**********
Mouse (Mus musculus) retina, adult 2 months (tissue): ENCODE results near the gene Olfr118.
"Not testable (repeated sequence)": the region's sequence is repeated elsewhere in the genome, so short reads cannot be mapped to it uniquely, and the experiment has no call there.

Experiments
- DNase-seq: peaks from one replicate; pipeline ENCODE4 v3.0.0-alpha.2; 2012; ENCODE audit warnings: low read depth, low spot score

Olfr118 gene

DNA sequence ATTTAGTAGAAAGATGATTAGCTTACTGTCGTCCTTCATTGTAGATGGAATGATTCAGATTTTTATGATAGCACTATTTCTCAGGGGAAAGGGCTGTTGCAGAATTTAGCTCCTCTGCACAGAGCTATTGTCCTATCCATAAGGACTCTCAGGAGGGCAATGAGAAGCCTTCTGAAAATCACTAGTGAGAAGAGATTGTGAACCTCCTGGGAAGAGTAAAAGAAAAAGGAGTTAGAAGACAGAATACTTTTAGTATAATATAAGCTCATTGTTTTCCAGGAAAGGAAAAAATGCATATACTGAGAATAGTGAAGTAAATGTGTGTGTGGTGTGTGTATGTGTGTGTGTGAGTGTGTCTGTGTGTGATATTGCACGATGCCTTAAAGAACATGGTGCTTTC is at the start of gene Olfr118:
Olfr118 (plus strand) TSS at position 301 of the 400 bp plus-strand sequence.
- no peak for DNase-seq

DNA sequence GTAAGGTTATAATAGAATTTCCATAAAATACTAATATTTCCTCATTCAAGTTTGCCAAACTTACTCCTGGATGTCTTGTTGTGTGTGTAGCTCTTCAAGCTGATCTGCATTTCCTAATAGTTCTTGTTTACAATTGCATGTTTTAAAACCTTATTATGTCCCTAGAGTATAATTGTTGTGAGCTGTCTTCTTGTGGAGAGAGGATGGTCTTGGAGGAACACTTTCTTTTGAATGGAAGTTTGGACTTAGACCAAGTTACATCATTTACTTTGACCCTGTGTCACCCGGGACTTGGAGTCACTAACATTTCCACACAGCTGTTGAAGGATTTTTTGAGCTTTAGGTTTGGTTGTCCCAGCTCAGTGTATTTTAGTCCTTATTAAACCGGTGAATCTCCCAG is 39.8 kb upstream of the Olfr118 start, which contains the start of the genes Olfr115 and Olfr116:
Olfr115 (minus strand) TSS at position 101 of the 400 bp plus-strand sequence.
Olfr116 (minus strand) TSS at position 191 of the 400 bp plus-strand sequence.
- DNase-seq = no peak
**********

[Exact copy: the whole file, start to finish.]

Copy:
Mouse (Mus musculus) retina, adult 2 months (tissue): ENCODE results near the gene Olfr118.
"Not testable (repeated sequence)": the region's sequence is repeated elsewhere in the genome, so short reads cannot be mapped to it uniquely, and the experiment has no call there.

Experiments
- DNase-seq: peaks from one replicate; pipeline ENCODE4 v3.0.0-alpha.2; 2012; ENCODE audit warnings: low read depth, low spot score

Olfr118 gene

DNA sequence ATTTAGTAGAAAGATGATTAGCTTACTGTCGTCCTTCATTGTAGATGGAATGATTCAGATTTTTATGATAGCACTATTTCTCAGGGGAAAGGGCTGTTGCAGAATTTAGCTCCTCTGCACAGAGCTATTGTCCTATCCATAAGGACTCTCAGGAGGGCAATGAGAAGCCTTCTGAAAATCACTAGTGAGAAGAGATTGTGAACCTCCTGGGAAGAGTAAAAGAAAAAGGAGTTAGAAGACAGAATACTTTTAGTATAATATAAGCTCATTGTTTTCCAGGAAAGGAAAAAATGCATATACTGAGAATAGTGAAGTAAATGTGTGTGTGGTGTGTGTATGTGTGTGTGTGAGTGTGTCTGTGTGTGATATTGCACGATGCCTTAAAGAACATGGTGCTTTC is at the start of gene Olfr118:
Olfr118 (plus strand) TSS at position 301 of the 400 bp plus-strand sequence.
- no peak for DNase-seq

DNA sequence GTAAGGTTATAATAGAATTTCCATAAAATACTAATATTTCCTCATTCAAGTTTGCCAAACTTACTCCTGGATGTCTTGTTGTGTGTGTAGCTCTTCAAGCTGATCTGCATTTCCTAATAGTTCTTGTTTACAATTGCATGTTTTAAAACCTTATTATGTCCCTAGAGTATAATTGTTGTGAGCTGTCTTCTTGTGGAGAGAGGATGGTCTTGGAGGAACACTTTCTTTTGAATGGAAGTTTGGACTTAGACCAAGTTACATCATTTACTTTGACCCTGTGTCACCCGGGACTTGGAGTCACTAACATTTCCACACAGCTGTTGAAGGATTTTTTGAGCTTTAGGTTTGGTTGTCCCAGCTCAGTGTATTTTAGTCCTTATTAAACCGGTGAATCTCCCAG is 39.8 kb upstream of the Olfr118 start, which contains the start of the genes Olfr115 and Olfr116:
Olfr115 (minus strand) TSS at position 101 of the 400 bp plus-strand sequence.
Olfr116 (minus strand) TSS at position 191 of the 400 bp plus-strand sequence.
- DNase-seq = no peak